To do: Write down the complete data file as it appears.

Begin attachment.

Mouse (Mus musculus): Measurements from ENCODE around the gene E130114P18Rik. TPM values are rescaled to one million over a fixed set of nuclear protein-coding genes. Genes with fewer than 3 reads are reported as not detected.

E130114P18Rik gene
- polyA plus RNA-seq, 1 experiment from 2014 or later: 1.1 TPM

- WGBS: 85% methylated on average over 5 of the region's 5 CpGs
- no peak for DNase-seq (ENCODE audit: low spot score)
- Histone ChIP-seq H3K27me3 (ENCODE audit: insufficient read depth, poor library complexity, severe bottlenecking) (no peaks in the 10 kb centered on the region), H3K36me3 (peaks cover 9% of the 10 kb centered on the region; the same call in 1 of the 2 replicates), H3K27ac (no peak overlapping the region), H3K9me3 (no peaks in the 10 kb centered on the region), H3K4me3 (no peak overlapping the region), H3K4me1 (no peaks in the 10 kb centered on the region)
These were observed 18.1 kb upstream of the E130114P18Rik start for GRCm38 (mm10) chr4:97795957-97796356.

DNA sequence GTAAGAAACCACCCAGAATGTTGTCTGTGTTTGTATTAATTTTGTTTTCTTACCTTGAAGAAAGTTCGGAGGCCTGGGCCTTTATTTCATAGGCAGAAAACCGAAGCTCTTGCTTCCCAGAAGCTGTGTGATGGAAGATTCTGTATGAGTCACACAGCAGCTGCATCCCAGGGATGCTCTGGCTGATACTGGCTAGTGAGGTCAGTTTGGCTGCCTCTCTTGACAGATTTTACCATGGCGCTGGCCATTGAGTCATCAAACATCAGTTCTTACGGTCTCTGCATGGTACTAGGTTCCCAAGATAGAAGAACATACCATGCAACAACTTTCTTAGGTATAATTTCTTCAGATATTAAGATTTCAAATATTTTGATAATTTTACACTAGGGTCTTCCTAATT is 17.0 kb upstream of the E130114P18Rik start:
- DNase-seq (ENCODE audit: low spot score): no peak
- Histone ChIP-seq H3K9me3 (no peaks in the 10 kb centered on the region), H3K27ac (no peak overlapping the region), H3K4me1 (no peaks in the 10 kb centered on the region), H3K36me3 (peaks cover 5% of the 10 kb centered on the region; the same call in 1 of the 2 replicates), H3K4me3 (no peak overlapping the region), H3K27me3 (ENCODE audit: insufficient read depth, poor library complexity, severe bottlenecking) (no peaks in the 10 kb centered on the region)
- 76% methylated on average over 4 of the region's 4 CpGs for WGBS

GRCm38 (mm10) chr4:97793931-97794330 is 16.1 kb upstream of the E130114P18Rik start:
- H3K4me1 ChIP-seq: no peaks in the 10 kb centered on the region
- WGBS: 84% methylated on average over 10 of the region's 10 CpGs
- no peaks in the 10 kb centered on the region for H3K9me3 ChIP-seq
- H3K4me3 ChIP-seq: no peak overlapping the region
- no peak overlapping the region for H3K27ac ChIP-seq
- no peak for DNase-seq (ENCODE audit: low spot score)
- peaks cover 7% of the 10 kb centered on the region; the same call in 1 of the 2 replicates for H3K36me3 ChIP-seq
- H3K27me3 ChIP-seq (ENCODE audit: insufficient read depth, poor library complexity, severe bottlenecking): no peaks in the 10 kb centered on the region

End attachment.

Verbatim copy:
Mouse (Mus musculus): Measurements from ENCODE around the gene E130114P18Rik. TPM values are rescaled to one million over a fixed set of nuclear protein-coding genes. Genes with fewer than 3 reads are reported as not detected.

E130114P18Rik gene
- polyA plus RNA-seq, 1 experiment from 2014 or later: 1.1 TPM

- WGBS: 85% methylated on average over 5 of the region's 5 CpGs
- no peak for DNase-seq (ENCODE audit: low spot score)
- Histone ChIP-seq H3K27me3 (ENCODE audit: insufficient read depth, poor library complexity, severe bottlenecking) (no peaks in the 10 kb centered on the region), H3K36me3 (peaks cover 9% of the 10 kb centered on the region; the same call in 1 of the 2 replicates), H3K27ac (no peak overlapping the region), H3K9me3 (no peaks in the 10 kb centered on the region), H3K4me3 (no peak overlapping the region), H3K4me1 (no peaks in the 10 kb centered on the region)
These were observed 18.1 kb upstream of the E130114P18Rik start for GRCm38 (mm10) chr4:97795957-97796356.

DNA sequence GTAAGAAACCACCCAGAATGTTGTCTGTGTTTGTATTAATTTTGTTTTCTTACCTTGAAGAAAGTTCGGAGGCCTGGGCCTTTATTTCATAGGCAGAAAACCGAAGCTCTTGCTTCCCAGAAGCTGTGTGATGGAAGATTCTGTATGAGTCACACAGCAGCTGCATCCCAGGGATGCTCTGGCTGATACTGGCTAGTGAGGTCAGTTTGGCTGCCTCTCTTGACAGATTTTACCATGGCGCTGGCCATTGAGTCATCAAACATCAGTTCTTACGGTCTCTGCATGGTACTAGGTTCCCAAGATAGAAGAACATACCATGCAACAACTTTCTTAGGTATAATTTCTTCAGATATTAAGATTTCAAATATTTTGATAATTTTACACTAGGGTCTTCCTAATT is 17.0 kb upstream of the E130114P18Rik start:
- DNase-seq (ENCODE audit: low spot score): no peak
- Histone ChIP-seq H3K9me3 (no peaks in the 10 kb centered on the region), H3K27ac (no peak overlapping the region), H3K4me1 (no peaks in the 10 kb centered on the region), H3K36me3 (peaks cover 5% of the 10 kb centered on the region; the same call in 1 of the 2 replicates), H3K4me3 (no peak overlapping the region), H3K27me3 (ENCODE audit: insufficient read depth, poor library complexity, severe bottlenecking) (no peaks in the 10 kb centered on the region)
- 76% methylated on average over 4 of the region's 4 CpGs for WGBS

GRCm38 (mm10) chr4:97793931-97794330 is 16.1 kb upstream of the E130114P18Rik start:
- H3K4me1 ChIP-seq: no peaks in the 10 kb centered on the region
- WGBS: 84% methylated on average over 10 of the region's 10 CpGs
- no peaks in the 10 kb centered on the region for H3K9me3 ChIP-seq
- H3K4me3 ChIP-seq: no peak overlapping the region
- no peak overlapping the region for H3K27ac ChIP-seq
- no peak for DNase-seq (ENCODE audit: low spot score)
- peaks cover 7% of the 10 kb centered on the region; the same call in 1 of the 2 replicates for H3K36me3 ChIP-seq
- H3K27me3 ChIP-seq (ENCODE audit: insufficient read depth, poor library complexity, severe bottlenecking): no peaks in the 10 kb centered on the region